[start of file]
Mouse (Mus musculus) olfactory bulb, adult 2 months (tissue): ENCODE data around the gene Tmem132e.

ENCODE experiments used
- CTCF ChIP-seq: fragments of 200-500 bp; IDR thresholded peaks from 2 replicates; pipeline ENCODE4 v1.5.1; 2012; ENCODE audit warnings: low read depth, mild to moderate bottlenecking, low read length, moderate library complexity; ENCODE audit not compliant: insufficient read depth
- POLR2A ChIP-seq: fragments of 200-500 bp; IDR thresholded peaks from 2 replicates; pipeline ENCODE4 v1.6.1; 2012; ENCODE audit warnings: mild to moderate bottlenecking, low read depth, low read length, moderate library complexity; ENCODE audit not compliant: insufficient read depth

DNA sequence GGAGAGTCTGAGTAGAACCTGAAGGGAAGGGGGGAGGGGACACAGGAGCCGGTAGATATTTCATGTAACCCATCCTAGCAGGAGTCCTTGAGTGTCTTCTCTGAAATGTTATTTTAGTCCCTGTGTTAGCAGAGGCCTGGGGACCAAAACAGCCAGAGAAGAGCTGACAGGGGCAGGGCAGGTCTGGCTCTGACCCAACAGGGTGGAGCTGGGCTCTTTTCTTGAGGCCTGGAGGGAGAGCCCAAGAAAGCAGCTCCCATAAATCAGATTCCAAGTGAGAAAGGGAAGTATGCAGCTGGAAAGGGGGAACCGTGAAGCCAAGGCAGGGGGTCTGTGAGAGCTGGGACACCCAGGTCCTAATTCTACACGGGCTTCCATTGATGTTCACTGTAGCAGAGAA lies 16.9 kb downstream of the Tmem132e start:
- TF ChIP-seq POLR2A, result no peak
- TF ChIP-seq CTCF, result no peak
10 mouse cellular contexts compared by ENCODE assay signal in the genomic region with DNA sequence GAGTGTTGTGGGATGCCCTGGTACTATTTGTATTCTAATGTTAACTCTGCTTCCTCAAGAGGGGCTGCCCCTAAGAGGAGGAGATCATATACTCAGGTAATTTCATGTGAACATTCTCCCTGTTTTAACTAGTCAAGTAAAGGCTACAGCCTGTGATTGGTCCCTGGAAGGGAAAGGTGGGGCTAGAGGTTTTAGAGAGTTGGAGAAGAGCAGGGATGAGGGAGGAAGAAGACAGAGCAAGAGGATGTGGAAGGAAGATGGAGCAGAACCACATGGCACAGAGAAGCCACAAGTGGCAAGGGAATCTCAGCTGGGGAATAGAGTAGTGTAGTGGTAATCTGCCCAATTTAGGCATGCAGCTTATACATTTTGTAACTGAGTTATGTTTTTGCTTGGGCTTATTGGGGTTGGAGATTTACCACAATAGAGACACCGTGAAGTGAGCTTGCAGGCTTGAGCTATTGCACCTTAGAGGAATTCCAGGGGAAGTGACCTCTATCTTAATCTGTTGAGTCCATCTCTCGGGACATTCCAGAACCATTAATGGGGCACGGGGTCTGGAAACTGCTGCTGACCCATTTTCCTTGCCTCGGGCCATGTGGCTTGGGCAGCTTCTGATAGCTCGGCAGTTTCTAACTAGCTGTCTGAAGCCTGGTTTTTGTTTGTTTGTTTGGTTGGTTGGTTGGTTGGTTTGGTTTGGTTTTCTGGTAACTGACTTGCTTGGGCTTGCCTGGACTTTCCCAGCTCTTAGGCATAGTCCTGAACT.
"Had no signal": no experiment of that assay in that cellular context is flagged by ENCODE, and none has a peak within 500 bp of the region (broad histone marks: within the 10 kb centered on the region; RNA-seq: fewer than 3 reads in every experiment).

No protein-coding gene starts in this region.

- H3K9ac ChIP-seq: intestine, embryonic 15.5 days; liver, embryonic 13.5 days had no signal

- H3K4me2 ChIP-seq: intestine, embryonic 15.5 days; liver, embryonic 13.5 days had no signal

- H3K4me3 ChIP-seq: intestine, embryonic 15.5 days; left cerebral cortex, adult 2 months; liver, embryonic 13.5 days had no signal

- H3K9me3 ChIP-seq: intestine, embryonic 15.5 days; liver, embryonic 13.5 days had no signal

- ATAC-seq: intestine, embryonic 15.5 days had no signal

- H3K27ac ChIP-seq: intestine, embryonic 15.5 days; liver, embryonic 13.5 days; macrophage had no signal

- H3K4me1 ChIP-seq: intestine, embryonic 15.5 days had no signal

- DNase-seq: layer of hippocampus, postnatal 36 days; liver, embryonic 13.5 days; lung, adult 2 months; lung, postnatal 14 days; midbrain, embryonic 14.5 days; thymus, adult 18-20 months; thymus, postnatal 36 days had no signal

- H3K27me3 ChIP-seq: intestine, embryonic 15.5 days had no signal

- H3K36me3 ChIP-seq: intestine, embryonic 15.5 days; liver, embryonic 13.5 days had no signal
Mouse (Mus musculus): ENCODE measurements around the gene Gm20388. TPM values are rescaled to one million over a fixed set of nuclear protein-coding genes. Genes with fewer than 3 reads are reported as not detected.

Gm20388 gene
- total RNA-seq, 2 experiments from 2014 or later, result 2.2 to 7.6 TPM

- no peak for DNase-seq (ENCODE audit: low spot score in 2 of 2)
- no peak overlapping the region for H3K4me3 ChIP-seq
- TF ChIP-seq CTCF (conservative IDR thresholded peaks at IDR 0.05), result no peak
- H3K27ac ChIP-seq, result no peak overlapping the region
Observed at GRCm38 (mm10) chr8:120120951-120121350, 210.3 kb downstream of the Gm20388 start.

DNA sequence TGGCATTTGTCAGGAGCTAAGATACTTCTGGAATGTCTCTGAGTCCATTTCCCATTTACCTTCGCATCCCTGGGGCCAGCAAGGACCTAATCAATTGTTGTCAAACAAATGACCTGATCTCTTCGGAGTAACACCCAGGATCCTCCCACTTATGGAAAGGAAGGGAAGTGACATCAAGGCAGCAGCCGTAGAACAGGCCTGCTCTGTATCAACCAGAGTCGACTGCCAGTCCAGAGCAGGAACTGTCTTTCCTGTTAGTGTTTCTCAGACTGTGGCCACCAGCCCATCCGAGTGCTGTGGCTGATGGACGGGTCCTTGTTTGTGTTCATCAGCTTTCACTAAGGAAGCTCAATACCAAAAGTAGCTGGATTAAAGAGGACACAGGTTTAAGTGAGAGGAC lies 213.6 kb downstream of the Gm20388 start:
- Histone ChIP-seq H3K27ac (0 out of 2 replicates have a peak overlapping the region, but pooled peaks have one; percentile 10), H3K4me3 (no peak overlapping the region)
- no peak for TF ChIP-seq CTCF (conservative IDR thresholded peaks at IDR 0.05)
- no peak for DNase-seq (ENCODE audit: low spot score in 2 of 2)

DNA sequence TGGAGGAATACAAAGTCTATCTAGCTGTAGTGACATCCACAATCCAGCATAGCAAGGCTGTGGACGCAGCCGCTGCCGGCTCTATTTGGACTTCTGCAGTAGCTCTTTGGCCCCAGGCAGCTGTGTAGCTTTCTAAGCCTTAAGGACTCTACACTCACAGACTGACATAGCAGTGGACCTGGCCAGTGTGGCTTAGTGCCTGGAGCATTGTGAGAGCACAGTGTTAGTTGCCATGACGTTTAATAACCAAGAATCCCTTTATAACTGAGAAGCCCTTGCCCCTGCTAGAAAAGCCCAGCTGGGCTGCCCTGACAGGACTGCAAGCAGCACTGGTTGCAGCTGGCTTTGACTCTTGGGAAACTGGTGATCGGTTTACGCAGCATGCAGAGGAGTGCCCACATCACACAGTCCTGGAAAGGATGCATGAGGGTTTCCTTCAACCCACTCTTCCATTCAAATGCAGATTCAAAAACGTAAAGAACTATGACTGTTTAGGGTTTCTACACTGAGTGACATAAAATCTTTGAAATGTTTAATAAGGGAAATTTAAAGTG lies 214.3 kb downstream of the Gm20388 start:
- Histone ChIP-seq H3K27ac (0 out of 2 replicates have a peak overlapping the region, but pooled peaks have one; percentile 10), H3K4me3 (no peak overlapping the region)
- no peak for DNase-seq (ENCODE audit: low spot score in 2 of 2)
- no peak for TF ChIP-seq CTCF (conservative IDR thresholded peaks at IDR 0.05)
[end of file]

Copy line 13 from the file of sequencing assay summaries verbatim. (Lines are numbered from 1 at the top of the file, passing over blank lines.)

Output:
- H3K4me3 ChIP-seq: intestine, embryonic 15.5 days; left cerebral cortex, adult 2 months; liver, embryonic 13.5 days had no signal